As a parent, deciding who will care for your minor children, should something happen to you, may be a key motivating factor in creating your estate plan. Divorced parents have unique considerations in this regard. To prevent estate litigation, it is important to ensure wills and estate plans align with other agreements and laws that relate to child custody and support.
Over the past decades and years, research on dementia and mental capacity has continued to grow. As many aging Ontario residents begin thinking about updating their estate plans, issues of capacity and dementia frequently arise.
When it comes to estate planning, many people are primarily concerned with what happens after they pass away. But what about scenarios where one is still alive but unable to manage his or her health or affairs. In cases where capacity is in question, Ontario individuals and their loved ones can benefit from power of attorney plans.
When preparing estate plans, many individuals focus on what will happen after they pass away. However, it is often just as important to consider what will happen if one becomes incapacitated.
When people think of estate planning, they are usually considering what will happen when they pass away. But, there are other scenarios that Ontario planners must prepare for as well. One of these is dementia, which is a relatively common situation among aging Canadians. Deciding who can make decisions in the case that the planner lacks the capacity to do so is important for all who are preparing for the future.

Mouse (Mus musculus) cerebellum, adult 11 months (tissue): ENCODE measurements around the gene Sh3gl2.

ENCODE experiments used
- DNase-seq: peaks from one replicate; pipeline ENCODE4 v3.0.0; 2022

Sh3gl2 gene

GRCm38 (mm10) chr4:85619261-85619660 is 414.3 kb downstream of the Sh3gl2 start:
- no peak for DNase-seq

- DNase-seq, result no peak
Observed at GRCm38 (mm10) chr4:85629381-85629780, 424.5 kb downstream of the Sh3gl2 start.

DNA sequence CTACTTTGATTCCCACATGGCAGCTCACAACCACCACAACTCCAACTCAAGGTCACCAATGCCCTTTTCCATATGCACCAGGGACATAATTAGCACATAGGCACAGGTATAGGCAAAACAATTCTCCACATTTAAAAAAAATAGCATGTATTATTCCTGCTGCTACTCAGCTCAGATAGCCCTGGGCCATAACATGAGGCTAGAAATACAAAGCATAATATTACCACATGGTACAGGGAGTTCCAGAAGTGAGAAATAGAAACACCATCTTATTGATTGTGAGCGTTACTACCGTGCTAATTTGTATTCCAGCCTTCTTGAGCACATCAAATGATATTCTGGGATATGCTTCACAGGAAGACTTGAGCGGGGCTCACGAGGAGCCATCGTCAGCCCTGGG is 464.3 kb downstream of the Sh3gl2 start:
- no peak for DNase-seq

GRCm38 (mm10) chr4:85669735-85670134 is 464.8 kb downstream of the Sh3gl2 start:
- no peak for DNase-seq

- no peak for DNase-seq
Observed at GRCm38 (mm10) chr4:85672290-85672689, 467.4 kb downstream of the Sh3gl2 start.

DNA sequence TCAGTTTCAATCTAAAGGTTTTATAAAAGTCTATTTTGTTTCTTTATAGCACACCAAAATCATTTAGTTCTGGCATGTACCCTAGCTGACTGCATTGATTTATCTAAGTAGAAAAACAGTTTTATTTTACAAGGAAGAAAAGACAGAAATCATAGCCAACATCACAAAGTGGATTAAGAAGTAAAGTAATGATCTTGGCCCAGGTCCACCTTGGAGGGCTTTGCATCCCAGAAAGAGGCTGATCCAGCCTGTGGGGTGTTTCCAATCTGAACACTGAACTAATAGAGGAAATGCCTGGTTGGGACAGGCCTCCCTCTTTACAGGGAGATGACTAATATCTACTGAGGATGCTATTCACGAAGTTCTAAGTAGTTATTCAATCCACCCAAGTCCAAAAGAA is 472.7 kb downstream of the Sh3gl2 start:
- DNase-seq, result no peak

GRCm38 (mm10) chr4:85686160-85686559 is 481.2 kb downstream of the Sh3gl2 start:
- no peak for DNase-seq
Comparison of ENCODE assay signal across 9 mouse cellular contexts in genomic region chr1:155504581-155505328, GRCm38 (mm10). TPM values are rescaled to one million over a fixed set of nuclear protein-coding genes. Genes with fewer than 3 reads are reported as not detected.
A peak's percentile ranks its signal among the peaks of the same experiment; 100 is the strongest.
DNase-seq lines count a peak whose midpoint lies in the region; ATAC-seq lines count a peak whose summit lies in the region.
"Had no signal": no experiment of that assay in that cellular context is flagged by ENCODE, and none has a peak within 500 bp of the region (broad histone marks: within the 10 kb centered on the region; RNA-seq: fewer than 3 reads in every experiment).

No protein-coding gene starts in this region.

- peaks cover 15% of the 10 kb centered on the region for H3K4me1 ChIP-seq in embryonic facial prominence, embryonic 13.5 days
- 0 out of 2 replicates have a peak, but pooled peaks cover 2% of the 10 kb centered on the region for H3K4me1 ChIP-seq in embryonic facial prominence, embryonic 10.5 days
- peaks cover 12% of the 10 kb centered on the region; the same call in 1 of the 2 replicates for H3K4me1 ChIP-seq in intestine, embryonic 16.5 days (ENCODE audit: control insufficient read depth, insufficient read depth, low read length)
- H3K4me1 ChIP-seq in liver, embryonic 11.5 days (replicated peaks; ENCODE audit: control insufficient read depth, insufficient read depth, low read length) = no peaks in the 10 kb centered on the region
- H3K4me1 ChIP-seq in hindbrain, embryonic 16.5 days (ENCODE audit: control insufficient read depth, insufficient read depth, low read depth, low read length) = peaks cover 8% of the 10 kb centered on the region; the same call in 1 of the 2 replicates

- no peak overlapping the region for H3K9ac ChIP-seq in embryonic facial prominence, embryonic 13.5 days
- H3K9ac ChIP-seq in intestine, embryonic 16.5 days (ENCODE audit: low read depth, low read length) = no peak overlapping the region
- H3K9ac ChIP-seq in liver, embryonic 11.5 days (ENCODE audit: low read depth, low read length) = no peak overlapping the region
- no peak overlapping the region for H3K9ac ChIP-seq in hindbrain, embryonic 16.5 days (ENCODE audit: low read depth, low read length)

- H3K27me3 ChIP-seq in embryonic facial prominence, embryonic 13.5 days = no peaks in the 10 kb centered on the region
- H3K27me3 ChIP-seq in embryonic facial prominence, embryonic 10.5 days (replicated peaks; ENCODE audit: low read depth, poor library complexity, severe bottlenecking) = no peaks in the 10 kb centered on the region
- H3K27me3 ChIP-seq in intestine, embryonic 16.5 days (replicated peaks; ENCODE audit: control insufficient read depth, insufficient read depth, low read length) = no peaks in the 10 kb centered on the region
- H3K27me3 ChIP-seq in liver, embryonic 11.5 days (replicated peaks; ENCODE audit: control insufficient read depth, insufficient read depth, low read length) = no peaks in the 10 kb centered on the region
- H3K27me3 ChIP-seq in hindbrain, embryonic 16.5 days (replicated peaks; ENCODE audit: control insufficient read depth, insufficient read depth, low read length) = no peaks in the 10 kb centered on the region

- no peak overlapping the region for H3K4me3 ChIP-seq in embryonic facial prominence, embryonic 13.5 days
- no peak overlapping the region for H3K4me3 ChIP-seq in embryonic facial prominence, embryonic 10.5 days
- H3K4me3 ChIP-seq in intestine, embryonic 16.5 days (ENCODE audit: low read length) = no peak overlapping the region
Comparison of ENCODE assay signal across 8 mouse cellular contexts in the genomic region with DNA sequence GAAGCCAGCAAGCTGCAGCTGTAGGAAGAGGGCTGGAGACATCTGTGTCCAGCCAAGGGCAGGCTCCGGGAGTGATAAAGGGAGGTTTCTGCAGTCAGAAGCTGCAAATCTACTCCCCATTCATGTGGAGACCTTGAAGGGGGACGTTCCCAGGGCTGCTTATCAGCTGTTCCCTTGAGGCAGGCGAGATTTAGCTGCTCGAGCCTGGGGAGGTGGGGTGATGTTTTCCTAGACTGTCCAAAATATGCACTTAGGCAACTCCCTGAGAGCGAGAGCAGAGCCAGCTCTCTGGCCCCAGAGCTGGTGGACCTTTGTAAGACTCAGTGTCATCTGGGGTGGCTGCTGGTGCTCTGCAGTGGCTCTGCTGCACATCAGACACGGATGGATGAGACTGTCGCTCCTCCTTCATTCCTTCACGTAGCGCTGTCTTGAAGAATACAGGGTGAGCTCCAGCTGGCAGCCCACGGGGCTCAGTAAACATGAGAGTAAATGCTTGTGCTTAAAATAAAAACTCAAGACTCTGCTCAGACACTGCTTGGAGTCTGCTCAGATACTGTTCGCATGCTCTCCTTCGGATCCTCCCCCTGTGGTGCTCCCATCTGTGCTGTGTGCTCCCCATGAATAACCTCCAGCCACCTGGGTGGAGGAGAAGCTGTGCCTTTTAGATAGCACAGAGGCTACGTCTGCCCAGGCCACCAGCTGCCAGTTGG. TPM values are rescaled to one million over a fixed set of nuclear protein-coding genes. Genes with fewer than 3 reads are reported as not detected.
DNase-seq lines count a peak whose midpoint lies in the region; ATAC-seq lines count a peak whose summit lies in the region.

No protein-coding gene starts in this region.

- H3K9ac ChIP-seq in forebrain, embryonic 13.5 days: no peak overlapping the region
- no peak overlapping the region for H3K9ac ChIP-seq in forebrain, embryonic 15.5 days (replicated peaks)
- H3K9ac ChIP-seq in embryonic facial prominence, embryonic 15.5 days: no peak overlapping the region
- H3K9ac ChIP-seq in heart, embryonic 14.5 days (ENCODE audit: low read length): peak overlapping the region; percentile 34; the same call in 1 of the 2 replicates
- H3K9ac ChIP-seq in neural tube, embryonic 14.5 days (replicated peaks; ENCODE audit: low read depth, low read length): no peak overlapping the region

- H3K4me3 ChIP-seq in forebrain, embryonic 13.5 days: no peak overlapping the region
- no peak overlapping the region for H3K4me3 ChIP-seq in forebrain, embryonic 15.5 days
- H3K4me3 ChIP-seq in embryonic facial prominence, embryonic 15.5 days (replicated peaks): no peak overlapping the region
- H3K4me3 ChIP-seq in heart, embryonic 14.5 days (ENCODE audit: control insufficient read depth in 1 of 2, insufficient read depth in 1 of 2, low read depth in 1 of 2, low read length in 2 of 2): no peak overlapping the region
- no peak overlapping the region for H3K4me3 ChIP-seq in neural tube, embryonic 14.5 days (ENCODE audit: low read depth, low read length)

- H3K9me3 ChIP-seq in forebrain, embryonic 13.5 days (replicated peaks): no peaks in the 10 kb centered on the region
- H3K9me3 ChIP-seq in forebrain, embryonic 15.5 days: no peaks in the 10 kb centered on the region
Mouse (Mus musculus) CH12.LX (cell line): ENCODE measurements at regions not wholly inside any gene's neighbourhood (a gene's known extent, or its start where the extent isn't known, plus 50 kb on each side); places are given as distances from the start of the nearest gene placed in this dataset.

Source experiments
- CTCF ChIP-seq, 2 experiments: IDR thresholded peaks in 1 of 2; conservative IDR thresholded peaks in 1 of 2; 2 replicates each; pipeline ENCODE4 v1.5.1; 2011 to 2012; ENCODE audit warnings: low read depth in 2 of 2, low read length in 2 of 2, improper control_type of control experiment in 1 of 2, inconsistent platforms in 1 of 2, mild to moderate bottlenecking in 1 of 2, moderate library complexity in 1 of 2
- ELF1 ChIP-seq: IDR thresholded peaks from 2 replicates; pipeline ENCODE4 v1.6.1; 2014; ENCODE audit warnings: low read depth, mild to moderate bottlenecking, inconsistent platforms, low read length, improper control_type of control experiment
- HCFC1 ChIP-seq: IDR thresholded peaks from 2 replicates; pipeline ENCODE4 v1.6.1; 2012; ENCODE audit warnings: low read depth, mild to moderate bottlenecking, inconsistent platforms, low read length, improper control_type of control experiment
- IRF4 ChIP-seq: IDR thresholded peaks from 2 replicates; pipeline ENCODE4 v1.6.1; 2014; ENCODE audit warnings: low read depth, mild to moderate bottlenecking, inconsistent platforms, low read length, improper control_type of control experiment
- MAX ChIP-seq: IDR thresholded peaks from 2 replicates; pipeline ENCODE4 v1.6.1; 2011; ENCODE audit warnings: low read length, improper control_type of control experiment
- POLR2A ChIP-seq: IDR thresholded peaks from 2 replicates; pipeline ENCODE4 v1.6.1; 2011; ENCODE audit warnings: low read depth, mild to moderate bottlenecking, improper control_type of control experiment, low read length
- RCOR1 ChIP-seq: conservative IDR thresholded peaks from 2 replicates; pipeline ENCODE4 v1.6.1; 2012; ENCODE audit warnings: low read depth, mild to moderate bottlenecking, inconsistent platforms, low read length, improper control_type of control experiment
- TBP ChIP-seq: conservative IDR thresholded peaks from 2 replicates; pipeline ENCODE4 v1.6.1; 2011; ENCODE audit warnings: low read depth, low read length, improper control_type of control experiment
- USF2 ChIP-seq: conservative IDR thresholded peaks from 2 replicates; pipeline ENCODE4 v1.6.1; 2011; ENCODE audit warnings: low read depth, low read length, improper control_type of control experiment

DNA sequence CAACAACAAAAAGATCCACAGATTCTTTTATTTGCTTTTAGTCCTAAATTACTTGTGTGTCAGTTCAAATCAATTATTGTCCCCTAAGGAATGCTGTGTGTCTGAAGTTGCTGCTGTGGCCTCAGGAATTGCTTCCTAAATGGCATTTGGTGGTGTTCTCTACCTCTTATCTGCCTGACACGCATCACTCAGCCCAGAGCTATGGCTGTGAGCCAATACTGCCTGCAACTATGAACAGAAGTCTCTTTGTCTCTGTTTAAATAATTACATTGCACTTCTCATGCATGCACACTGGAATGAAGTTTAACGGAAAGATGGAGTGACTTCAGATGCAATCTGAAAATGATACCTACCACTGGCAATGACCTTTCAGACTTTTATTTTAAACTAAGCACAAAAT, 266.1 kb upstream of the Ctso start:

It is well known that parents with small children have to make important decisions about who will care for their kids should something happen to them. But what about parents of children with special needs? Whether a special needs child is younger or older, fairly independent or in need of a specialized guardian, Ontario parents of special needs children should take some important steps when planning their family's future.
Many people consider estate planning to exclusively involve the management of their assets after passing away, but there is more to it than just this. It also involves planning for who can make decisions on an individual's behalf if they no longer have the capacity to do so. It is important that Ontario adults and their loved ones have serious conversations about what may happen in a variety of situations, not only in the event of a death.
People with special needs and their caretakers have many unique challenges. One that is often overlooked is the prospect of planning for a person's financial future, including formulating an estate plan. This is important for those who have disabled loved ones with limited capacity, especially if the primary caregivers may pass away first as is often the case for parents of special needs children in Ontario.
Not every Ontario family gets along. While some members get along and have each other's best interests at heart, this may not be the case for others. Estate planning accounts for this by allowing you to retain control over who handles your property when capacity becomes an issue.
Taking over the decision-making process for a loved one can be a daunting prospect. Most family members who undertake this task want to do their best, but may not understand what it entails. Becoming a guardian for an Ontario resident comes with numerous responsibilities and duties.